It was built by Swedish musician named Martin Molin, 33, lead musician of Swedish band, Wintergarten. He created a wooden music box powered by marbles, yes marbles! He has accomplished this feat by employing pulleys, levers, and gears.

Molin turns a hand crank that moves 2,000 marbles around on tracks and through funnels (3000 parts!) The marbles then travel around and come in contact with other instruments like a kick drum, a bass guitar, marimba, cymbals, a vibraphone and bass. It can play ANY style of music.

Be prepared to be utterly delighted and inspired by these videos. 


The artist made this marvelous music-making machine in just 14 months. Find out how he did it in the short video below.


I ask you creatives’ to confirm, is music art? Please share your favorite quotes

Thank you for reading my post. My core message of everyone is creative resonates with people of all ages and walks of life. I invite all to become the best version of themselves in my recent book and at my website and find true meaning by pursing long term creative quests.

Is Creativity Lodged in Only Half our Brain?

BCLOGOrevised3One thing science knows for sure is there is no such thing as pure left/right brain dichotomy. “Creativity does not involve a single brain region or single side of the brain.” The five-stage process (from preparation to verification) consists of many interacting brain processes (both conscious and unconscious) and emotions. Depending on the stage of the creative process, different brain regions are recruited to handle the task.

The emphasis on hemispheric dominance is a misapplied story. It shows how a grain of truth in science can get blown out of proportion into a pseudoscientific industry. You’ve heard this myth. It says the left hemisphere of the brain is strictly logical, deductive, mathematical, etc., while the right hemisphere is strictly artistic, visual, and imaginative. The idea stems at least partly from the classic studies of split-brain patients performed in the 1960s. It isn’t that simple. Google left brain/right brain and you’ll get 74 million results; an entire self-help industry grew out of applying a misconstrued understanding. It is another one of the many lingering myths about our brains.

So don’t get suckered into personality programs hawking “right brained” thinking to increase your creativity. A 2010 study published in Psychological Bulletin reviewed all the neuroscience research on creative thinking (included seventy-two experiments) and found no good evidence for the pop-culture idea of the right side of the brain being more involved in “creative thinking.” This was also true for the “divergent thinking” theory of creativity. Recent studies indicate that creativity results from the “dynamic interactions of distributed brain areas operating in large-scale networks.” This leads us back to the three centers of intelligence: doing, thinking, and feeling. Read more in my book.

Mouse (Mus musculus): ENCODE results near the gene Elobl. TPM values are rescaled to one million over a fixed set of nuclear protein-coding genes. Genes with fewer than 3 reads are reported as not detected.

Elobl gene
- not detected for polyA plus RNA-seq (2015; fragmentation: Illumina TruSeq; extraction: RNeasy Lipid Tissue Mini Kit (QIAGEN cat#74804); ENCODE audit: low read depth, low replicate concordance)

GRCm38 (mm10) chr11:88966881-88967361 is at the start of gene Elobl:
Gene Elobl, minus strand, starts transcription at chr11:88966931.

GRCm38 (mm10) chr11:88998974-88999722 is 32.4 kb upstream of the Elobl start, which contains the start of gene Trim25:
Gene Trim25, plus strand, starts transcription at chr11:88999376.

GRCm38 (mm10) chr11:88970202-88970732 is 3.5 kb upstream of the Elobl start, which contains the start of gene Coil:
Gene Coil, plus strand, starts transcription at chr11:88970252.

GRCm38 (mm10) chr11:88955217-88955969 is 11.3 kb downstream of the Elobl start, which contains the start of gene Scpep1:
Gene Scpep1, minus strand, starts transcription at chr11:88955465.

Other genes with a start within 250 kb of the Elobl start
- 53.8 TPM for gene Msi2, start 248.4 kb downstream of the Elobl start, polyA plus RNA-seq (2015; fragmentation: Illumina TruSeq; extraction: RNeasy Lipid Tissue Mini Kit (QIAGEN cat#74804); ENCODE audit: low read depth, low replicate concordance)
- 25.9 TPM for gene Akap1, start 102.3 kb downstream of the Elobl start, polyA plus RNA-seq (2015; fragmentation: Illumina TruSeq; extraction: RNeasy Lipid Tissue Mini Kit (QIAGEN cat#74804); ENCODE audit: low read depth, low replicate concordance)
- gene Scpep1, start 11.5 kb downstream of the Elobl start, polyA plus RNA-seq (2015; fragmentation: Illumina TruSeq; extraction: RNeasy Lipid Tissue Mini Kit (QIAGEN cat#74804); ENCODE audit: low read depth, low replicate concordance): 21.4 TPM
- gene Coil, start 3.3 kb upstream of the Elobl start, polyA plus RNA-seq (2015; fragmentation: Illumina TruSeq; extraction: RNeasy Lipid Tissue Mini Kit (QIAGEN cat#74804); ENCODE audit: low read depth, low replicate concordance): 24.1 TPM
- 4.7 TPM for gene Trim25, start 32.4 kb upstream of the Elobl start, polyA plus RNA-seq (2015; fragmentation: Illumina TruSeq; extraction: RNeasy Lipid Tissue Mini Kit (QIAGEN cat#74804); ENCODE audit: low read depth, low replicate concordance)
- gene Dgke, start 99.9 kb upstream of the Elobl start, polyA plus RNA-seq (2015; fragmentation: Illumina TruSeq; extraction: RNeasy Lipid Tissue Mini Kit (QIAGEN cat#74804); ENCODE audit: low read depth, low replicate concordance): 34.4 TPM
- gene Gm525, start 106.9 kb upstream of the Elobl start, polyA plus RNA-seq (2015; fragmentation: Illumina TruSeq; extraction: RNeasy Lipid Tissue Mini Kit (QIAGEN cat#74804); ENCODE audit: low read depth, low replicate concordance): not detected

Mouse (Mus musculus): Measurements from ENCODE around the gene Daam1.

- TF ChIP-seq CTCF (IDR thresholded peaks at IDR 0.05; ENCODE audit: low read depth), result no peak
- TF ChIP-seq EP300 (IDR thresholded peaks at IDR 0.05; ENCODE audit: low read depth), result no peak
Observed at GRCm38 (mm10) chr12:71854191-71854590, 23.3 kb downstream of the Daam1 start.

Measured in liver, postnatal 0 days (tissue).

Is Creativity Different from Innovation?

By my definition it is!

There is not a universally accepted definition of creativity. In fact, there are more than sixty different definitions in psychological literature. Is it really only problem-solving? Is it the same as innovation? Creativity is indeed mysterious. It is no wonder there is not one accepted definition. My definition is simply anything that is new and useful. By “useful” I mean a person’s creative act might only be useful to them at the time. It does not have to be useful from a commercial standpoint, which distinguishes it from innovation.

02 Genetic's FlowchartFor example, the scientist and monk Gregor J. Mendel studied peas in the 1800s. He tested about 29,000 pea plants, which led him to make two generalizations or “laws” about inheritance. It was new creative work, but nobody paid much attention to it at the time. It was only useful to Mendel. His discoveries immensely pleased himself.

The significance of Mendel’s work was not recognized until the turn of the 20th century. The independent rediscovery of his “pea laws” formed the foundation of the modern science of Genetics. Who would have guessed this quiet friar growing peas at a monastery would now be revered as “the father of modern Genetics”?1

The mysterious process of creativity is at the front-end of innovation. This is likely why the two get lumped together so often. However, one can be creative without it leading to innovative success. Here is how I distinguish between the two terms:

Creativity: the capacity within individuals to develop new ideas for the purpose of solving problems and exploring/exploiting opportunities.

Innovation: the application of creativity to give rise to a new product, service or process delivering something new and better to the world.

Please note by my definition—creativity is not a team sport. It is an individual pursuit. Innovation more often involves many people to make a creative idea useful to the world. What do you think about these definitions? Do you think the two are different?